...Paideia is in sum an ideal of civilization, independent from how many material things one knows or is able to do. The civilization of the educated is in fact not a society of Einsteins who all know everything. It is a community of free people, whose freedom consists in the ability of reconnecting with their lost selves.
  • A disordered society—to use Kirk’s language—is both a mass and a mess of disordered souls. A band of disordered souls can hardly give birth to a justly regulated community. Order, both in the individual soul and in society, is the science of what comes first and what comes next in sight of decent behavior in all occasions. Order promotes a viable fellowship among human beings, a meaningful social existence, even a personal saintly life. It is a matter of priorities and hierarchy, of choices and waivers. Only an ordered community of ordered souls can feel the moral call to share one’s neighbor’s burdens.
  • Peace is the most desirable of all human conditions. It is a promise of Paradise. When all human worries and griefs will be over, we will participate in the fullness of being with no unrest, anxiety, or disturbance. For believers, this is our ultimate goal. It is also part of our nature. Peace is our fate because peace is our origin. Our human nature is made out of peace, and peace is what we are made for. All troubles are in fact caused by the disruption of our original condition, which is both our origin and our destiny.
    Peace is then quite a serious thing—something that may be cast in doubt today, if we consider how this precious word is too often misused.
    Peace is the opposite of war, in a broader sense, but it is not just the absence of war.
    ...Only deeply peaceful men and women can build a truly pacific society, one that would be able to resist and last.
  • The same truth we trust to finally prevail is the same truth [Freedom of Religion or Belief] is made of. Religions and spiritual ways are not all the same. What is the same is the honest spirit that animates all believers in different religions. What is really true of all religions, including religions that a believer in another religion may regard as false, is the afflatus for truth that motivates them. No matter how different beliefs and believers may be, no matter how many conflicts they may have between each other, that single element, a thirst and hunger for truth, makes them similar, make their devotees sisters and brothers, make them human and unique.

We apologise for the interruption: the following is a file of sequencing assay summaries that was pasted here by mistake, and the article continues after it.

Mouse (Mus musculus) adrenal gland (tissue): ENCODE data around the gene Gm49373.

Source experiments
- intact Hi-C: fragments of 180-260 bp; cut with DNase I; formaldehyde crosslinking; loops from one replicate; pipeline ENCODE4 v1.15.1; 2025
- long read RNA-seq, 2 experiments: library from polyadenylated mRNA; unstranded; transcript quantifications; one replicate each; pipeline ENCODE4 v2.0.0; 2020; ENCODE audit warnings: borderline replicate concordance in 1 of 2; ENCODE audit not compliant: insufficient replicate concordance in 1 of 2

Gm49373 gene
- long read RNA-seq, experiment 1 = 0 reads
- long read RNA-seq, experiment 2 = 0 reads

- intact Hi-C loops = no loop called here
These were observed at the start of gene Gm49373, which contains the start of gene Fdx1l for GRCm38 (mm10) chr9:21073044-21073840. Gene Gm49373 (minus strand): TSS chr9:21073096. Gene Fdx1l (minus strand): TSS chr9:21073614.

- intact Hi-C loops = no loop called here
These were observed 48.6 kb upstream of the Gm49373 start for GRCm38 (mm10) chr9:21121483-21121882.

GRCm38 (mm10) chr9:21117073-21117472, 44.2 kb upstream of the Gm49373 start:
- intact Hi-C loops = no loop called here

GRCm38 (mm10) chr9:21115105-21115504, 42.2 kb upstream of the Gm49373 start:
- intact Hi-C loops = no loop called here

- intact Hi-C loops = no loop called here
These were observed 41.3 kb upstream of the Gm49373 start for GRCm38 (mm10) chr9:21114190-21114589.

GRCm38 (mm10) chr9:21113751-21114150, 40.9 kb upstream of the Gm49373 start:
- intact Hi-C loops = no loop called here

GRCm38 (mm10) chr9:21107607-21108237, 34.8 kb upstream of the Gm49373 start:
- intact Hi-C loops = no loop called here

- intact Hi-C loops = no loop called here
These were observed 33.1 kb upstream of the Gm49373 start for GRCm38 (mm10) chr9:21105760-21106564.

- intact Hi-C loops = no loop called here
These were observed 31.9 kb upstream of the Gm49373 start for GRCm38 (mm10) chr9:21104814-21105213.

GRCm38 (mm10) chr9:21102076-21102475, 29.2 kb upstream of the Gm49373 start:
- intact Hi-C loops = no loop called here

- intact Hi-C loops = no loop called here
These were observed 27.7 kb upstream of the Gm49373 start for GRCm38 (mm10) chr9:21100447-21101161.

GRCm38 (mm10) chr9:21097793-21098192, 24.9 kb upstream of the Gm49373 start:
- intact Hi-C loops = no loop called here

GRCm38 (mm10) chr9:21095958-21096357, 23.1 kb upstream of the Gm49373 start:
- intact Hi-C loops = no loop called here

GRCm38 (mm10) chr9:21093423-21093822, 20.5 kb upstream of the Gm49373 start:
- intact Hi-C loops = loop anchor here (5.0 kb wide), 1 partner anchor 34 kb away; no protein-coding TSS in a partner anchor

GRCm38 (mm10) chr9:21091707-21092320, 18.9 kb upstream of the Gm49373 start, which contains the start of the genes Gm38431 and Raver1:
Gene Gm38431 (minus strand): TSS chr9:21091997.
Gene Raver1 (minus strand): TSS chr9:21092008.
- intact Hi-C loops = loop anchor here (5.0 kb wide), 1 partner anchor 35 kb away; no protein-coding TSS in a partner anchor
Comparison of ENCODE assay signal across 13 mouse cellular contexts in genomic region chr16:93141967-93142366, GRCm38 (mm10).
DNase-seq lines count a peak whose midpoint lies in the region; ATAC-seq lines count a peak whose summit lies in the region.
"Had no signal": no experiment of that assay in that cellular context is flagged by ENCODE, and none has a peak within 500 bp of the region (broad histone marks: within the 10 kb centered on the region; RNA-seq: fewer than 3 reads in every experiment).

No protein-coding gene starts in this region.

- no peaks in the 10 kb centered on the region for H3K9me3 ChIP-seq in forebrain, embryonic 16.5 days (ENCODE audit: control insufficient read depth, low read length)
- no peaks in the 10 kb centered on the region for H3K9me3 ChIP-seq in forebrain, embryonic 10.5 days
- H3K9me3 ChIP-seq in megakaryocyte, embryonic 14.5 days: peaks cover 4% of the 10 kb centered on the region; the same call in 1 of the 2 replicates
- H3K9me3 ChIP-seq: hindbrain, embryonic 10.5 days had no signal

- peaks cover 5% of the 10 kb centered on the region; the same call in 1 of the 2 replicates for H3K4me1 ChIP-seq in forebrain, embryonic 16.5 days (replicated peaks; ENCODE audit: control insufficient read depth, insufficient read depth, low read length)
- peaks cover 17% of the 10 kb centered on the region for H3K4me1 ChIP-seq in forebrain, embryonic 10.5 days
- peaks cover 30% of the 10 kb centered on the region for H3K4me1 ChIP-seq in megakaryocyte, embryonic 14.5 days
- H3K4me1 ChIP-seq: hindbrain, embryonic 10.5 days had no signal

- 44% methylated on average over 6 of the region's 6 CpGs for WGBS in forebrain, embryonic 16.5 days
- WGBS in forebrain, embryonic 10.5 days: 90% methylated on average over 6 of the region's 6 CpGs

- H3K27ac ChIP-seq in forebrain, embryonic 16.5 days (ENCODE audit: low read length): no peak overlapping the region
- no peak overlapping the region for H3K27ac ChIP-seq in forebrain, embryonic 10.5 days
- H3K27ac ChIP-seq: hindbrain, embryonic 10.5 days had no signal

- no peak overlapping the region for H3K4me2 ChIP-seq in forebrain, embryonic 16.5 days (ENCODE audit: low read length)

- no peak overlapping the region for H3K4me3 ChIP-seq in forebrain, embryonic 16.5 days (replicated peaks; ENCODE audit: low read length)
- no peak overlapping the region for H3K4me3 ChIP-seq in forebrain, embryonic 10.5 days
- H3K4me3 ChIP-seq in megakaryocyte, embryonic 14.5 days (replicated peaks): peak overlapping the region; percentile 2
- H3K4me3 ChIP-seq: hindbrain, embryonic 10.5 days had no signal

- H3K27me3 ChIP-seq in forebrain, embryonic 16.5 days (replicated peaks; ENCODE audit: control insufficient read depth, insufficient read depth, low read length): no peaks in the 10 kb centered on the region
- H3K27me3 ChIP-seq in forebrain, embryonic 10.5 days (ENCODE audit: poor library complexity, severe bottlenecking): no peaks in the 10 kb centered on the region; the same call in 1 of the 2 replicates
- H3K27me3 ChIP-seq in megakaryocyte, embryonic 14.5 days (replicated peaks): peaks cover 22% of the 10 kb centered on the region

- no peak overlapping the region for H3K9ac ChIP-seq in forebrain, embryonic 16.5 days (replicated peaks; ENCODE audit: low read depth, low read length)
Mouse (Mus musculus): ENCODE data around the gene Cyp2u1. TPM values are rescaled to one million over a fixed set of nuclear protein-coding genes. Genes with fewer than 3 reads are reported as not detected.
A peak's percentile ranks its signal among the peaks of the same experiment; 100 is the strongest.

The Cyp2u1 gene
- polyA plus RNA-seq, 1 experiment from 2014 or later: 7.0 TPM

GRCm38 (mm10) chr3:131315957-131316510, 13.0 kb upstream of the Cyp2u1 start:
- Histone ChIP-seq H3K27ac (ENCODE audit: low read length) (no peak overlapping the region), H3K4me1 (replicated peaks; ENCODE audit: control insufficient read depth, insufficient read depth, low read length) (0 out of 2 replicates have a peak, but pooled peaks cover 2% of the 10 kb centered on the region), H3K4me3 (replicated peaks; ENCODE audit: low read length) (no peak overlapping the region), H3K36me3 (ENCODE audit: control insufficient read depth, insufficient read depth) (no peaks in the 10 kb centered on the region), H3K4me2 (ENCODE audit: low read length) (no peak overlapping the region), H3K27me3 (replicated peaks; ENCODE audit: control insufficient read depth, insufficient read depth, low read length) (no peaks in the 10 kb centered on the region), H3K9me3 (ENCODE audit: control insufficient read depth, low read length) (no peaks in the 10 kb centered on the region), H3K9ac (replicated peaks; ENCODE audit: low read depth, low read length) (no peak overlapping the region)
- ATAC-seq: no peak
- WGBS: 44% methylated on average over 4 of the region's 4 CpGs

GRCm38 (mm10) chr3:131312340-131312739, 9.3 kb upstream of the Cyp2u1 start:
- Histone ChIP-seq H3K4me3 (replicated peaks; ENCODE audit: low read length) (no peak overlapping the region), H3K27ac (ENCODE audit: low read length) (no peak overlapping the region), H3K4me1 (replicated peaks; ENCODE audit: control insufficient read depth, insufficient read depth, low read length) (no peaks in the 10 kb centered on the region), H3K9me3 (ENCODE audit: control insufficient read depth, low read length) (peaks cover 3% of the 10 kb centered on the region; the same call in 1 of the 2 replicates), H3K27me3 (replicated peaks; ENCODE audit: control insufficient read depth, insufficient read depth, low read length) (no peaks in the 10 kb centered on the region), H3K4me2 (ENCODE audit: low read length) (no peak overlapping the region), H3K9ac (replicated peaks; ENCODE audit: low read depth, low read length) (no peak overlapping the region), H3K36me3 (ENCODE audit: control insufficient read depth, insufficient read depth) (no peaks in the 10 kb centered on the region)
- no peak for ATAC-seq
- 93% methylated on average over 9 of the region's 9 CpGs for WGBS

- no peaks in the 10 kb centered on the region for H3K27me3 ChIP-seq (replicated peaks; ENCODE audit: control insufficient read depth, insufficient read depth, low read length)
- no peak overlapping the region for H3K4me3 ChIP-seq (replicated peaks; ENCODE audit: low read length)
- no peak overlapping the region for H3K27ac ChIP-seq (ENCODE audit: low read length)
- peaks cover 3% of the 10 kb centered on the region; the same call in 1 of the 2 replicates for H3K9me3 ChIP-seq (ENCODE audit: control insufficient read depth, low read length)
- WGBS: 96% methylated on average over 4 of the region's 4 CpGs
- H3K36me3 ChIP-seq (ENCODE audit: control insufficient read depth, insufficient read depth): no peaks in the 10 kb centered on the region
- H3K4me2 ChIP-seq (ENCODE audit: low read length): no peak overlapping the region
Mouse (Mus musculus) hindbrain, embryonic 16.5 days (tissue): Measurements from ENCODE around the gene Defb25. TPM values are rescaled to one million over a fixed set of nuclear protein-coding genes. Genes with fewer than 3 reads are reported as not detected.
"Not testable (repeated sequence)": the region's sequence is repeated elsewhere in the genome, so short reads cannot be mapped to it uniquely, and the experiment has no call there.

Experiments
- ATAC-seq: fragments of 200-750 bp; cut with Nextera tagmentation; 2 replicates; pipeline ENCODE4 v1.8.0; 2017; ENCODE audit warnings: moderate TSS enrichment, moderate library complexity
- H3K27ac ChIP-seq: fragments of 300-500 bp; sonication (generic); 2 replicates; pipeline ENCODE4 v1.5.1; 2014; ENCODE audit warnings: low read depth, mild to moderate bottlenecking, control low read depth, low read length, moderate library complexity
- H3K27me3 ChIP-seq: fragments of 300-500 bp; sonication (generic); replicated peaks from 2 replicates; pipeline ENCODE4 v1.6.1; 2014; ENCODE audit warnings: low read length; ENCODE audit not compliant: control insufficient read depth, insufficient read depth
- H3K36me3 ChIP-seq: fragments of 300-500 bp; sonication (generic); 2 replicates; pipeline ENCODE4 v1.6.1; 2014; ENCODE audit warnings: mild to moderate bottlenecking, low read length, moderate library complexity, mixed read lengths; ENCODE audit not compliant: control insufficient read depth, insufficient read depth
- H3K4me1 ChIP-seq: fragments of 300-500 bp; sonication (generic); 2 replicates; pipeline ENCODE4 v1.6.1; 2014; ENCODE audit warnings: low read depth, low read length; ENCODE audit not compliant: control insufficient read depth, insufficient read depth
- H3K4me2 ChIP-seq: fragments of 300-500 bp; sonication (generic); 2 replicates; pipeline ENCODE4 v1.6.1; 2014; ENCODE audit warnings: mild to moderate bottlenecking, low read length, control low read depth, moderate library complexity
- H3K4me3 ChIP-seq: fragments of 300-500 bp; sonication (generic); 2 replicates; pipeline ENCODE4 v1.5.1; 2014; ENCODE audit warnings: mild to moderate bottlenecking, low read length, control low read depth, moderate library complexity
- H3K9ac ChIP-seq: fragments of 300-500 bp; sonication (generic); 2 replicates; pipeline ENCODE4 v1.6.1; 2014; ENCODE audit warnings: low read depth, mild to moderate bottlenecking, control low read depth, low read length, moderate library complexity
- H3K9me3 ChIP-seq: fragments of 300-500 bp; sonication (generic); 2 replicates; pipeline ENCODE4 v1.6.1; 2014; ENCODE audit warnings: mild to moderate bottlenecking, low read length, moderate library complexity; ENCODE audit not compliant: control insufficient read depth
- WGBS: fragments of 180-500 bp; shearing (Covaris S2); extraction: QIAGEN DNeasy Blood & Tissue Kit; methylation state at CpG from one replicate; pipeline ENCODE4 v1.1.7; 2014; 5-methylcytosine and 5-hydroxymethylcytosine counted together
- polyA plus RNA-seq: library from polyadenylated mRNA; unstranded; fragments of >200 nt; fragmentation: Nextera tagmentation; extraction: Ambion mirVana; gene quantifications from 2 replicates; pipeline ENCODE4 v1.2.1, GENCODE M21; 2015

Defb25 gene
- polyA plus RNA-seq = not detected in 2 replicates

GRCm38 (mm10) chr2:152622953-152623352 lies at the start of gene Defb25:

• As the movie [The Book of Eli] teaches, words may have the power to convince and move if they are rich and meaningful, or the power to disappoint and let people down if they are poor and prosaic. Media use words to challenge power or to promote alternative powers, becoming either servants of the power, or watchdogs of the power, or another power themselves. All depend on the words that media choose to use: either the words of truth or the words of the yes-men and the servants of the powers that be.
    ...Truth is not limited to its material vessels.
    Media have the power to mobilize for freedom of religion, belief, and creed of Tai Ji Men and all other persecuted groups because they are guardians of words, and words may contain truth. Media only need to start believing it, in Taiwan and all over the world.
  • Let’s interpret [Argentinian American economist Alejandro A.] Chafuen’s remarks in its deepest and broader sense: social justice has little or nothing to do with interference by abusive powers, be it from a government, a rogue bureaucrat, an ideological faction, or an organized group. As [Father Luigi Taparelli d’Azeglio] made clear, Chafuen argued, the “justice” implied in “social justice” is not only what the law establishes. It does include the strict, and even technical, legal aspects of the law, but it is chiefly a matter of social concord. It is philosophical before being legal; it is spiritual in nature.
  • Sin and evil will never be eradicated from humanity, but human beings have the moral duty to tame, contain, and battle sin as much as possible. Since politics is the art of governing people for that supreme goal that is good, let us hope that, on Taiwan’s Judicial Day, Taiwan’s politics would find a way to regain its independence from the wrongdoings of some of its branches and corrupt officials, and consider the solution of the Tai Ji Men case as a top priority.
    Only in this way will Taiwan become a full-blown democracy.

See also[edit]

(Related in the sense of Bitter Winter:)

External links[edit]